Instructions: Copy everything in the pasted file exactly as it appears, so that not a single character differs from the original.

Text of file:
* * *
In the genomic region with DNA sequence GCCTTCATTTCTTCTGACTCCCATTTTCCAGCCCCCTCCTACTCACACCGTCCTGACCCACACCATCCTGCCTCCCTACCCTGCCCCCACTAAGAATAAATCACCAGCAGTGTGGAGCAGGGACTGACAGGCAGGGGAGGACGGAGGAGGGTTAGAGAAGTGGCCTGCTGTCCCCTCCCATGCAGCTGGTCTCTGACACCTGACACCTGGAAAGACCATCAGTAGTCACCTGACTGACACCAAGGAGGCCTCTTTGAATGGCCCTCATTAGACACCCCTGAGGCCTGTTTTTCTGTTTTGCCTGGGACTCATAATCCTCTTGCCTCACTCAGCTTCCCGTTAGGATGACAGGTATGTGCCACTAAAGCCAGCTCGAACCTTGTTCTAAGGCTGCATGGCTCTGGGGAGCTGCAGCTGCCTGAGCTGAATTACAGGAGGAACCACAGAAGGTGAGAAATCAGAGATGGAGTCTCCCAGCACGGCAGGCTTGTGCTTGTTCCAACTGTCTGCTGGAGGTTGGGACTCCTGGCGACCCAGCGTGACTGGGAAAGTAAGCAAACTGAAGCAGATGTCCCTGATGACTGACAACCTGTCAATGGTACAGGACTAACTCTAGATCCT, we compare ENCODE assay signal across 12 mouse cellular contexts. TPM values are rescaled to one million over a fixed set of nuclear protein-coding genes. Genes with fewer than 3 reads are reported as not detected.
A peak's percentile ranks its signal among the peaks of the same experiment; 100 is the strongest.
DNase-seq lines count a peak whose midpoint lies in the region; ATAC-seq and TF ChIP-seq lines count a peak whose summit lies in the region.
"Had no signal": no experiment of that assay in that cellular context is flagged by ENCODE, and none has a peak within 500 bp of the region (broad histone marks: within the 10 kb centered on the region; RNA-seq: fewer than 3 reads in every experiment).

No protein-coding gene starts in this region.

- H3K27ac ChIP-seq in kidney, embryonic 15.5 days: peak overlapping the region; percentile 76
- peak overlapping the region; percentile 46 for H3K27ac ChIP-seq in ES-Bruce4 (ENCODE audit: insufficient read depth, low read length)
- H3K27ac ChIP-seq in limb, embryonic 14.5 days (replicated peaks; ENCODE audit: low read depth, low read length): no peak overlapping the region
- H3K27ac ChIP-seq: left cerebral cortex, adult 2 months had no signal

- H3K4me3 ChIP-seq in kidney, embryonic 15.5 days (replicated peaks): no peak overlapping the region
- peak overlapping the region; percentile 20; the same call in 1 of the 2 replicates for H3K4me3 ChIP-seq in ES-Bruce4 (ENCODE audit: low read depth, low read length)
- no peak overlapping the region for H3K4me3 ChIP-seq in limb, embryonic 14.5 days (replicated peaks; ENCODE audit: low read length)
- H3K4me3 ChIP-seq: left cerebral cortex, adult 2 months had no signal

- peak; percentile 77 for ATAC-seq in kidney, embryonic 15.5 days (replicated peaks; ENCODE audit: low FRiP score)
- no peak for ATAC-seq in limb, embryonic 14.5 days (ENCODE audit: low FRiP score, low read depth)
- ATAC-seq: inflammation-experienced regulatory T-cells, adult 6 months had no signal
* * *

In the genomic region with DNA sequence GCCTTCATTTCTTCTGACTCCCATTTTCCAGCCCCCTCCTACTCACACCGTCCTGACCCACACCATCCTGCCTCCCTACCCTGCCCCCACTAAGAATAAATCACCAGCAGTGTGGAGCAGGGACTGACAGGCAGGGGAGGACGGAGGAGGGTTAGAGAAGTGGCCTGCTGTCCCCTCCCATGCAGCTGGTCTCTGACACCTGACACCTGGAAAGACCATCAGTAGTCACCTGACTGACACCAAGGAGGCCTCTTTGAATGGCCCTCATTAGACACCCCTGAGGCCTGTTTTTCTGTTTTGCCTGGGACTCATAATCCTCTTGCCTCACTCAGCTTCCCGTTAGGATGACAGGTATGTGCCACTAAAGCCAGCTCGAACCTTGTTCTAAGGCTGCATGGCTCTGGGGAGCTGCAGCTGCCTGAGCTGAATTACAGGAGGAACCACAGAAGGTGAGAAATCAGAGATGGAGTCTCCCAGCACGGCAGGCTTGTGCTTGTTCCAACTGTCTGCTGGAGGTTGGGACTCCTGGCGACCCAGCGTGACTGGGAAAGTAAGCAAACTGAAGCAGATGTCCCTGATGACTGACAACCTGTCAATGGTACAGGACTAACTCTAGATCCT, we compare ENCODE assay signal across 12 mouse cellular contexts. TPM values are rescaled to one million over a fixed set of nuclear protein-coding genes. Genes with fewer than 3 reads are reported as not detected.
A peak's percentile ranks its signal among the peaks of the same experiment; 100 is the strongest.
DNase-seq lines count a peak whose midpoint lies in the region; ATAC-seq and TF ChIP-seq lines count a peak whose summit lies in the region.
"Had no signal": no experiment of that assay in that cellular context is flagged by ENCODE, and none has a peak within 500 bp of the region (broad histone marks: within the 10 kb centered on the region; RNA-seq: fewer than 3 reads in every experiment).

No protein-coding gene starts in this region.

- H3K27ac ChIP-seq in kidney, embryonic 15.5 days: peak overlapping the region; percentile 76
- peak overlapping the region; percentile 46 for H3K27ac ChIP-seq in ES-Bruce4 (ENCODE audit: insufficient read depth, low read length)
- H3K27ac ChIP-seq in limb, embryonic 14.5 days (replicated peaks; ENCODE audit: low read depth, low read length): no peak overlapping the region
- H3K27ac ChIP-seq: left cerebral cortex, adult 2 months had no signal

- H3K4me3 ChIP-seq in kidney, embryonic 15.5 days (replicated peaks): no peak overlapping the region
- peak overlapping the region; percentile 20; the same call in 1 of the 2 replicates for H3K4me3 ChIP-seq in ES-Bruce4 (ENCODE audit: low read depth, low read length)
- no peak overlapping the region for H3K4me3 ChIP-seq in limb, embryonic 14.5 days (replicated peaks; ENCODE audit: low read length)
- H3K4me3 ChIP-seq: left cerebral cortex, adult 2 months had no signal

- peak; percentile 77 for ATAC-seq in kidney, embryonic 15.5 days (replicated peaks; ENCODE audit: low FRiP score)
- no peak for ATAC-seq in limb, embryonic 14.5 days (ENCODE audit: low FRiP score, low read depth)
- ATAC-seq: inflammation-experienced regulatory T-cells, adult 6 months had no signal